The Little Book of Common Sense Investing

The Little Book of Common Sense Investing

The Only Way to Guarantee your Fair Share of Market Returns

Book - 2007
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"There are a few investment managers, of course, who are very good - though in the short run, it's difficult to determine whether a great record is due to luck or talent. Most advisors, however, are far better at generating high fees than they are at generating high returns. In truth, their core competence is salesmanship. Rather than listen to their siren songs, investors - large and small - should instead read Jack Bogle's The Little Book of Common Sense Investing ." - Warren Buffett, Chairman of Berkshire Hathaway, 2014 Annual Shareholder Letter.

Investing is all about common sense. Owning a diversified portfolio of stocks and holding it for the long term is a winner's game. Trying to beat the stock market is theoretically a zero-sum game (for every winner, there must be a loser), but after the substantial costs of investing are deducted, it becomes a loser's game. Common sense tells us--and history confirms--that the simplest and most efficient investment strategy is to buy and hold all of the nation's publicly held businesses at very low cost. The classic index fund that owns this market portfolio is the only investment that guarantees you with your fair share of stock market returns.

To learn how to make index investing work for you, there's no better mentor than legendary mutual fund industry veteran John C. Bogle. Over the course of his long career, Bogle--founder of the Vanguard Group and creator of the world's first index mutual fund--has relied primarily on index investing to help Vanguard's clients build substantial wealth. Now, with The Little Book of Common Sense Investing, he wants to help you do the same.

Filled with in-depth insights and practical advice, The Little Book of Common Sense Investing will show you how to incorporate this proven investment strategy into your portfolio. It will also change the very way you think about investing. Successful investing is not easy. (It requires discipline and patience.) But it is simple. For it's all about common sense.

With The Little Book of Common Sense Investing as your guide, you'll discover how to make investing a winner's game:

Why business reality--dividend yields and earnings growth--is more important than market expectations How to overcome the powerful impact of investment costs, taxes, and inflation How the magic of compounding returns is overwhelmed by the tyranny of compounding costs What expert investors and brilliant academics--from Warren Buffett and Benjamin Graham to Paul Samuelson and Burton Malkiel--have to say about index investing And much more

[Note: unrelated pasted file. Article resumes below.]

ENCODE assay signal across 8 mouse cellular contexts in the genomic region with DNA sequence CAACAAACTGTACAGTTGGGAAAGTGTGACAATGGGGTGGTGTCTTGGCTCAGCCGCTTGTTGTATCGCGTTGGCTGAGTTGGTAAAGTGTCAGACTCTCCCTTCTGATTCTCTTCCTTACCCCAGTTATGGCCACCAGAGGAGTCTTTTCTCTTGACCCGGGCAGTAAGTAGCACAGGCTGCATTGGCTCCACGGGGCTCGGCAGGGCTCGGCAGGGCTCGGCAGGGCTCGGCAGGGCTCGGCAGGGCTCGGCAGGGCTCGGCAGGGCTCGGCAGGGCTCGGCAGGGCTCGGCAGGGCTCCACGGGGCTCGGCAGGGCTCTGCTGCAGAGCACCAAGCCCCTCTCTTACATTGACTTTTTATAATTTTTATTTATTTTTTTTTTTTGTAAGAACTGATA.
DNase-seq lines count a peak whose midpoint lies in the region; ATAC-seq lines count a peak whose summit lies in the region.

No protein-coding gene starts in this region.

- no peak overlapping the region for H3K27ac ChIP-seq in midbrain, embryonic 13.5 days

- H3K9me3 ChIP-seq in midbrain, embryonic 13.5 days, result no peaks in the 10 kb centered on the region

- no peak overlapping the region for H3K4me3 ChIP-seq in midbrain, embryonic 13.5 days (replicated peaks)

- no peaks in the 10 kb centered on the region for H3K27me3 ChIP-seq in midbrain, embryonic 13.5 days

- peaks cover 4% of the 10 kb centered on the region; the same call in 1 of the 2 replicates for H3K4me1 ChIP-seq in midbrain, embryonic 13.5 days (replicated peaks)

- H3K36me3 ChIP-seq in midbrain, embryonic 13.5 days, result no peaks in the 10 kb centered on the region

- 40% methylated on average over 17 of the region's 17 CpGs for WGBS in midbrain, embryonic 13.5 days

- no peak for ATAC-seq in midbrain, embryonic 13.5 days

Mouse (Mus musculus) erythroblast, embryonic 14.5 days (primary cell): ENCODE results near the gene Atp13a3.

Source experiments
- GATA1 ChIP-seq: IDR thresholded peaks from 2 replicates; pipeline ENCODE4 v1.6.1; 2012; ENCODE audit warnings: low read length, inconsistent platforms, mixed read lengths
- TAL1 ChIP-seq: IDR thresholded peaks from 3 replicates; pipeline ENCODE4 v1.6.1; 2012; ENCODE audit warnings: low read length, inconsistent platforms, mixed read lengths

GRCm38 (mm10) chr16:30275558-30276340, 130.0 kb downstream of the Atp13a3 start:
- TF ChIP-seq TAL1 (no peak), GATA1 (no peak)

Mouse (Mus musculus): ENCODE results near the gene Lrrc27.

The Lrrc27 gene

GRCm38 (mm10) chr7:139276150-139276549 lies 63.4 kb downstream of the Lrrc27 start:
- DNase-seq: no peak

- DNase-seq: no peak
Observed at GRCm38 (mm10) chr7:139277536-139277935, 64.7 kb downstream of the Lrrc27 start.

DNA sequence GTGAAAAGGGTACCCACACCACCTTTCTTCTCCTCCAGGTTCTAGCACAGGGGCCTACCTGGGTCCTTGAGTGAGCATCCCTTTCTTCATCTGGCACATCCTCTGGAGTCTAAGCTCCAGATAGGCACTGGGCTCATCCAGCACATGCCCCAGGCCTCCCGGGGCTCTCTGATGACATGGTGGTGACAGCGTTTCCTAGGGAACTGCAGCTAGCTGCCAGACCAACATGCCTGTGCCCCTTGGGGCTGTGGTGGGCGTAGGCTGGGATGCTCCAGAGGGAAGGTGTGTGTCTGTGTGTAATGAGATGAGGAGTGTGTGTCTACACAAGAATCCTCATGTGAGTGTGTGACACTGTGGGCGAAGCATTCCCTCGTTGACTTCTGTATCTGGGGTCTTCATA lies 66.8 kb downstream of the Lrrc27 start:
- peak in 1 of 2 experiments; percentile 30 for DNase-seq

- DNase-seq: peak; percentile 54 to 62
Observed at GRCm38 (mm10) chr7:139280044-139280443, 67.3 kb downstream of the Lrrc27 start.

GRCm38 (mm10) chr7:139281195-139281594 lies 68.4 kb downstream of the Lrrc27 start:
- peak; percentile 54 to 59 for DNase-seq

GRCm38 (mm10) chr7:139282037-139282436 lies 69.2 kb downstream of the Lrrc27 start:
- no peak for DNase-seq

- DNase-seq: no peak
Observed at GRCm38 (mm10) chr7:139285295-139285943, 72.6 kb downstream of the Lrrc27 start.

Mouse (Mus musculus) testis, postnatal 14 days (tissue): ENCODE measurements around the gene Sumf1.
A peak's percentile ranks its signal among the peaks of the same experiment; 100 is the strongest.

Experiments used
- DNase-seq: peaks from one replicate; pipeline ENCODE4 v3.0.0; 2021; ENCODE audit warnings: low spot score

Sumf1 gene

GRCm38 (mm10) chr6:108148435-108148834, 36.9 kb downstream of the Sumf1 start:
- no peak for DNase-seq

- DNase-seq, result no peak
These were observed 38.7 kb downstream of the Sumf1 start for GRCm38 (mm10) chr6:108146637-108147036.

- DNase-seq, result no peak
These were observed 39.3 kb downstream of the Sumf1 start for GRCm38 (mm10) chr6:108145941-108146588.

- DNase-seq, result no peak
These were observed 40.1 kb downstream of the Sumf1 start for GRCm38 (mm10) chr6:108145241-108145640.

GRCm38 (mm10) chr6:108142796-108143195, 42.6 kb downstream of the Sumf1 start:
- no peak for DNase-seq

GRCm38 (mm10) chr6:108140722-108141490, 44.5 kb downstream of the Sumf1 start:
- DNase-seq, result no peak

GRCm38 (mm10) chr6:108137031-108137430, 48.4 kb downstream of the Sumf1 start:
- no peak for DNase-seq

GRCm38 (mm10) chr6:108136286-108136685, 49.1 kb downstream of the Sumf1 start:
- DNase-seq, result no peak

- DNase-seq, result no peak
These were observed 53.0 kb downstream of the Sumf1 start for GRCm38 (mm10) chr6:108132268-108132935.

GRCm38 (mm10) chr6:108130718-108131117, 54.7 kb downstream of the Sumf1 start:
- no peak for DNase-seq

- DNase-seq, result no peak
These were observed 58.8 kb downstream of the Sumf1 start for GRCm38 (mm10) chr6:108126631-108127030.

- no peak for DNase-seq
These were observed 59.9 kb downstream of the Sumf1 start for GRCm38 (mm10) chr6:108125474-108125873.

You'll also find warnings about investment fads and fashions, including the recent stampede into exchange traded funds and the rise of indexing gimmickry. The real formula for investment success is to own the entire market, while significantly minimizing the costs of financial intermediation. That's what index investing is all about. And that's what this book is all about.

Publisher: Hoboken, N.J. : John Wiley & Sons, [2007]
Copyright Date: ?2007
ISBN: 9780470102107
0470102101
Branch Call Number: 332.6327 BOG
Characteristics: xxiv, 216 pages :,illustrations ;,19 cm

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c
cagaston
Mar 04, 2016

A very good introduction to the statistics of investing.

h
HandyFellow
Jul 16, 2015

Bogle is one of the originators of the Index Fund or ETF (Exchange Traded Fund) through his company Vanguard Mutual Funds. In Canada, the MERs for mutual funds are outrageous (some are upwards of 2.5%), so Index investing makes even more sense here. As with all things, the 'financial industry' has noted the exodus from mutual funds to ETFs, so there are now literally thousands of ETFs to choose from, and again, some ETF fees are creeping closer to 2%. The key is to choose low cost ETFs ( .25% or less), that are broadly diversified. You may only need four funds; XSP (S and P 500 in the US-.18% MER), XIU (Canada TSX - .25% MER), ZDM (the rest of the world market - .52% MER), and XBB (Bonds - .25% MER). Forget inverse yield ETFs, Leveraged ETFs and other specialized sector ETFs because they don't give you enough diversification. Set your percentages (60% growth, 40% safe stuff), rebalance twice per year, and rest easy.
Bogle shows how simple is best, and that no one can possibly beat humble math when it comes to long term returns.

s
sflibuser
Jun 22, 2015

In this book John Bogle compares passive index funds with actively managed mutual funds and shows how indexing is a better choice over actively managed mutual funds. He describes how actively managed mutual funds charge high fees and how much these fees matter.

s
seaxfamx
May 13, 2015

I've thought of myself as a pretty good amateur mutual fund investor but this changed my perspective in a major way. I've always had some of my investments in index funds but now I have the vast majority of my equities in index funds. I'm not as convinced when it comes to bonds but there is a strong case for index funds with them, too.

t
Tuanis
Jan 27, 2015

I truly enjoyed this book. It's written with the neophyte in mind and full of useful nuggets of information.

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